A professionally successful career that does not include philanthropy is an incomplete and unsatisfying one, and I never forget that achieving this privilege in my profession makes it incumbent upon me and my family to give back, and help guide the generation following us.
– Asad M. Madni
Please report your attendance on the call by completing this form:
Presenters’ Contact Information
- Sean Bentley, Governor, Regions 1 & 2, Chair of the Faculty Advisor Ad-hoc Committee: firstname.lastname@example.org
- Michael Benson, Governor, Regions 3 & 4, Chair of the Membership & Accountability Committee: email@example.com
- Ron Jensen, Treasurer, IEEE-Eta Kappa Nu, Chair of the Journey Mapping Ad-Hoc: firstname.lastname@example.org
- Nancy Ostin, Director, IEEE-Eta Kappa Nu: email@example.com
- Steve Watkins, Past-President (2018), IEEE-Eta Kappa Nu, Chair of the Nominations & Appointments Committee: firstname.lastname@example.org
IEEE-Eta Kappa Nu (HKN), IEEE’s honor society, is proud to announce the creation of the IEEE-HKN Asad M. Madni Outstanding Technical Achievement and Excellence Award. Established to recognize and honor the nearly 50 years of technical and philanthropic accomplishments, and visionary leadership of Dr. Asad M. Madni (pictured at left with his son, Jamal), the Award will be presented annually beginning in 2020 to a practitioner in the IEEE technical fields of interest who has distinguished himself or herself through an invention, development or innovation that has had worldwide impact.
Dr. Madni, IEEE life fellow, IEEE-HKN Eminent member, and member of the U.S. National Academy of Engineering, has received numerous national and international awards and honors for his pioneering work including the IEEE-HKN Vladimir Karapetoff Outstanding Technical Award in 2017. Since his retirement in 2006 as the President/ COO/CTO of BEI Technologies Inc., he has been an independent consultant; ECE distinguished adjunct professor & distinguished scientist, and Faculty Fellow, Institute of Transportation Studies at UCLA, guiding doctoral research, mentoring students and is an active volunteer for IEEE-HKN.
“The Madni Family embodies the core principles of the IEEE-HKN: Scholarship, Character and Attitude. Their commitment to philanthropy and excellence in engineering education and inspiring young engineers is critical to continue the time-honored traditions of Eta Kappa Nu,” said Nancy Ostin, Director of the honor society.
S.K. Ramesh, 2016 IEEE-HKN President, 2018-2019 IEEE-HKN Development Committee Chair, and 2016-17 IEEE Vice President, Educational Activities noted: “It has been an honor and a privilege to get to know Asad and the family over the years. He inspires and motivates everyone around him to follow in his footsteps with his outstanding technical contributions coupled with a rich legacy of giving and philanthropy that will make a difference for years to come. We are very grateful and appreciative beyond any words can express to him, Taj, and Jamal for all that they do for our profession and the community.”
Dr. Madni believes that “A professionally successful career that does not include philanthropy is an incomplete and unsatisfying one, and I never forget that achieving this privilege in my profession makes it incumbent upon me and my family to give back, and help guide the generation following us.”
Using his beliefs as a guiding principle, Dr. Madni along with his wife Gowhartaj and son Jamal (also an IEEE-HKN member and award recipient) established the IEEE-HKN Asad, Gowhartaj and Jamal Madni Family Fund of the IEEE Foundation. The Fund provides IEEE-HKN with the financial resources it urgently needs to drive new levels of recognition and programming. We are grateful to them for their visionary leadership and investment in the future of HKN.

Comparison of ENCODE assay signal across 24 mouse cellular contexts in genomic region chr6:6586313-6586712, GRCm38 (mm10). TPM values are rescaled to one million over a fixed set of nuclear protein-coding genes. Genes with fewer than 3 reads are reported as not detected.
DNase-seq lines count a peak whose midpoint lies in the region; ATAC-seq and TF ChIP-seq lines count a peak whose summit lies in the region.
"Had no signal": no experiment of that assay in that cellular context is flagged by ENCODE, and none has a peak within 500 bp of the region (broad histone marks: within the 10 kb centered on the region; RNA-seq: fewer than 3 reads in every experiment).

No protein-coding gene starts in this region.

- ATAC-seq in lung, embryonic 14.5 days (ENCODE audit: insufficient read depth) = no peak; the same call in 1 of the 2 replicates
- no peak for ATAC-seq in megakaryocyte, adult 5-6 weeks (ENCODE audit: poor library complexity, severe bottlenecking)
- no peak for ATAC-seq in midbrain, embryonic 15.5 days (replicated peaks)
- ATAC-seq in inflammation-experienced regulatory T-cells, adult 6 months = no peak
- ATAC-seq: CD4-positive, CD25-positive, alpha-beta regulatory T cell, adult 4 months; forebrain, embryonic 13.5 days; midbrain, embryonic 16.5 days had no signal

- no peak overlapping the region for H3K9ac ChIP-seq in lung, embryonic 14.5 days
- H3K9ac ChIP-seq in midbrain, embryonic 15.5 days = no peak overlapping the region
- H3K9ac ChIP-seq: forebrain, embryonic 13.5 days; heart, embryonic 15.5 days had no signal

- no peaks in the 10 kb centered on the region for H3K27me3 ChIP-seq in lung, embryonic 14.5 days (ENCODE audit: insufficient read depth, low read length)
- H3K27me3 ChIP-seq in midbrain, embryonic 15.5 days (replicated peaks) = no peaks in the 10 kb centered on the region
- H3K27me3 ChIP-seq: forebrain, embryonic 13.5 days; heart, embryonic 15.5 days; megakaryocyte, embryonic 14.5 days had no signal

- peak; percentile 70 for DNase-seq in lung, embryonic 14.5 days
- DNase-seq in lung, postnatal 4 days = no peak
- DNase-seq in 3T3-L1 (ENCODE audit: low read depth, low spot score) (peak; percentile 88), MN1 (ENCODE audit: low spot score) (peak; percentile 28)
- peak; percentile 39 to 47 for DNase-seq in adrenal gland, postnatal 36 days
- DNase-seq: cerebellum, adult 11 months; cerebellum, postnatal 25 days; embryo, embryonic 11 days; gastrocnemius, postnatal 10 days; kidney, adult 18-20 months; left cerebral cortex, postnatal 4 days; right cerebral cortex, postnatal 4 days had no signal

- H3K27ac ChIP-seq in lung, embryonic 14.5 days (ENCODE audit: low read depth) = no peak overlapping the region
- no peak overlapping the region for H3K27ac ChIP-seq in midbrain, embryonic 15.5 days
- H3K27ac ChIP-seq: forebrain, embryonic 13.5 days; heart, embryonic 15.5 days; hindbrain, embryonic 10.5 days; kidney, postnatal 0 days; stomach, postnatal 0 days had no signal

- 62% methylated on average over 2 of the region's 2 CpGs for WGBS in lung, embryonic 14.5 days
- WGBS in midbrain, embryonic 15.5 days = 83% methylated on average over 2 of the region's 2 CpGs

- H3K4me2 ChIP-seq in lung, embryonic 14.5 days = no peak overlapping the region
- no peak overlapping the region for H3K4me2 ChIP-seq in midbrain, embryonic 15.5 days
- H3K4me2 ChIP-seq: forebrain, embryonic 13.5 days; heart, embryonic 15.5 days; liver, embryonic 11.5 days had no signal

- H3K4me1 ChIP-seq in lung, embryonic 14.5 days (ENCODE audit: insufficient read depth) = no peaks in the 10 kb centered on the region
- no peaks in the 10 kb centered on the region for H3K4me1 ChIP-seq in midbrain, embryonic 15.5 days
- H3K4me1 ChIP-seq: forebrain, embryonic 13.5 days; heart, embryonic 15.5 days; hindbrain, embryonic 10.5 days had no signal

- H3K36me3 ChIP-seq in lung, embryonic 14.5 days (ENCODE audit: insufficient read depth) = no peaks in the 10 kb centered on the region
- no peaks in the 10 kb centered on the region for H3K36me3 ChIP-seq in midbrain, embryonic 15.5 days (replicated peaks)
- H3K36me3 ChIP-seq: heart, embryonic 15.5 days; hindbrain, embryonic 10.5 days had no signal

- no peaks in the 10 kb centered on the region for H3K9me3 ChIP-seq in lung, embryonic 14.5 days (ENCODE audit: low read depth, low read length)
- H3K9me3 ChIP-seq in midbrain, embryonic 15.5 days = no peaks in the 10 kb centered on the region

To make a donation in honor of Asad Madni, please click here.
Ignite with a Twist
Call for Participants
Are you an IEEE-Eta Kappa Nu (IEEE-HKN) student currently working on a leading-edge future technology that will change business, society, or everyday life? Share your experiences and vision with peers and leading technologists at the IEEE Technology Time Machine 2018 (TTM 2018) conference.
The IEEE Technology Time Machine 2018 (TTM 2018) conference will offer attendees from research and industry innovative insights from top executives and pioneers regarding the impact of future technologies on business and industry, society and everyday life, ethics, and policy. Through interactive participation and stimulating panels, TTM 2018 will provide critical information on technological advances to help guide current and future decisions on use and implementation of these technologies Beyond Tomorrow. Speakers and attendees will network and learn from each other through synergies across technologies in industry, academia, and government, including in the areas of augmented and virtual reality, agriculture, neuroscience, robotics, technology entrepreneurism, and more.
To promote awareness of leading-edge research currently being performed in universities, IEEE-HKN is sponsoring Ignite with a Twist talks at TTM 2018.
Participation is open to conference attendees only. To participate, please send an email to email@example.com.
Typically, Ignite presenters use 20 slides that advance every 15 seconds to lay the foundation for a 5-minute talk. The Ignite with a Twist talks will be 5 minutes, but instead of slides, some sort of small prop(s) can be used to support the talk. One simple example, if you are working on robotics, you can show an R2-D2 figure while describing past robotic limitations then launch into the future of robotics as shown through your work. This is a chance to be creative and have fun while showcasing your great discoveries!